0 jobs - 0 added today
40576 registered Jobseekers
Recruiting? Call us on 01772 639042

GE to Build New York Battery Plant, Create 350 Jobs

"GE to Build New York Battery Plant, Create 350 Jobs(By Rachel Layne via Bloomberg)General Electric Co., the world's biggest maker of power-plant equipment
and locomotives, will invest about $100 million to start a new
batterybusiness and create at least 350 jobs in northern New York.The batteries will first be used in hybrid locomotives that will be
available commercially in 2010, Fairfield, Connecticut- based GE said today
in a statement. Governor David Paterson and Chief Executive Officer Jeffrey
Immelt made the announcement at GE's research and development center in
Niskayuna, New York.GE spent $150 million developing the sodium-based chemical technology in
the batteries and will apply for stimulus funds from the U.S. Department of
Energy. The project complements lithium batteries for plug-in hybrid
vehiclesmade by closely held A123 Systems, of which GE owns more than 10
percent. A specific location for the business hasn't been chosen."This type of public-private partnership is essential to rebuild America's
manufacturing base, create new jobs and to accelerate the pace at which new
technology comes to market," Immelt said in the statement. Sales may
increase to $1 billion over the next decade and reach about $500 million a
year by 2015, he said.GE said it has initial customers for the battery technology in the
telecommunications, utility and mining industries. Uses will include
heavy-duty vehicles, backup power storage and devices that keep energy
steady for utilities. At full capacity, the plant would produce about 10
million cells a year, enough energy storageto power 1,000 U.S. homes for a
month, GE said.GE fell 51 cents, or 3.6 percent, to $13.68 at 4:15 p.m. in New York Stock
Exchange composite trading. The shares have dropped 16 percent this year.Transportation UnitThe new unit, part of GE's Transportation division, should create thousands
of supplier jobs and was supported by Paterson, U.S. Representative Paul
Tonko and Dennis Mullen, Upstate president of the Empire State Development
Corp., GE said.About $15 million of the $100 million for the business is tied to state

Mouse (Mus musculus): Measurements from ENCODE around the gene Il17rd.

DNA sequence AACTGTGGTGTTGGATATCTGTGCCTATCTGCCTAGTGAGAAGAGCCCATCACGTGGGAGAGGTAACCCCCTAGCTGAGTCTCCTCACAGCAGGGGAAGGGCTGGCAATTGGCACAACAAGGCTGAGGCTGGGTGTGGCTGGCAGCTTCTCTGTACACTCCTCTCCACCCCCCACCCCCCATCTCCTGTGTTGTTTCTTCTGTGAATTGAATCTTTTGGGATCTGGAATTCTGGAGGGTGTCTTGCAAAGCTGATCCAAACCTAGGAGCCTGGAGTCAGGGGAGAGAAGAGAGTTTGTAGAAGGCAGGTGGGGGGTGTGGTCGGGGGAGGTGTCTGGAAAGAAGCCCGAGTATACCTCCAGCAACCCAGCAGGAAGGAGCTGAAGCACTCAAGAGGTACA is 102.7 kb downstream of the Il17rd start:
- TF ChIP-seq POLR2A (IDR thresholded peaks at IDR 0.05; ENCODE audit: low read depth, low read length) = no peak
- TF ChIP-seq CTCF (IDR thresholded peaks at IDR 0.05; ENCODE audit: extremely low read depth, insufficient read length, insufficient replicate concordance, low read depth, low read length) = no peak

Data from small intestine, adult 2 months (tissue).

grants, Immelt and Paterson said in the presentation. Immelt said he began
expanding the research center in 2002, spending about $200 million to
develop new technologies and boosting employment 14 percent. The new jobs
will be mostly skilled-trade and manufacturing-related, Immelt said.The project "belies the notion that's being circulated in the atmosphere
that it's going to take too long for these technologies to take hold in our
society," Paterson said at the event.Mega-HybridsThe sodium-based technology, developed at the Niskayuna center for
"mega-hybrids," was demonstrated a year ago as part of a tugboat system
designed to lower emissions. It doesn't conflict with GE's investment in
closely held A123, based in Watertown, Massachusetts, GE said. Mark Little,
who heads GE's global research and development, also sits on A123's board.GE is seeking to benefit from President Barack Obama's efforts to increase
U.S. supplies of clean energy. The $787 billion economic-stimulus package
signed into law in February includes at least $59 billion in new spending
and tax credits to develop and expand energy technology, including
batteries that provide a steadier flow of electricity for the power grid
used by utilities.Tonko said it was key that the federal stimulus package's definition of
clean power include transportation and energy. GE's expansion in the Albany
area has bolstered such an argument, Tonko said."As you invest in invention and innovation it seems to inspire a clustering
of groups that will then come into that hub of activity," Tonko said in an
interview. "We see this clustering happening where there's a workforce
developed."Doubling Renewable EnergyObama has set a goal of doubling the use of renewable energy by 2012. GE's
clean energy products include wind turbines, appliances, smart meters and
solar p"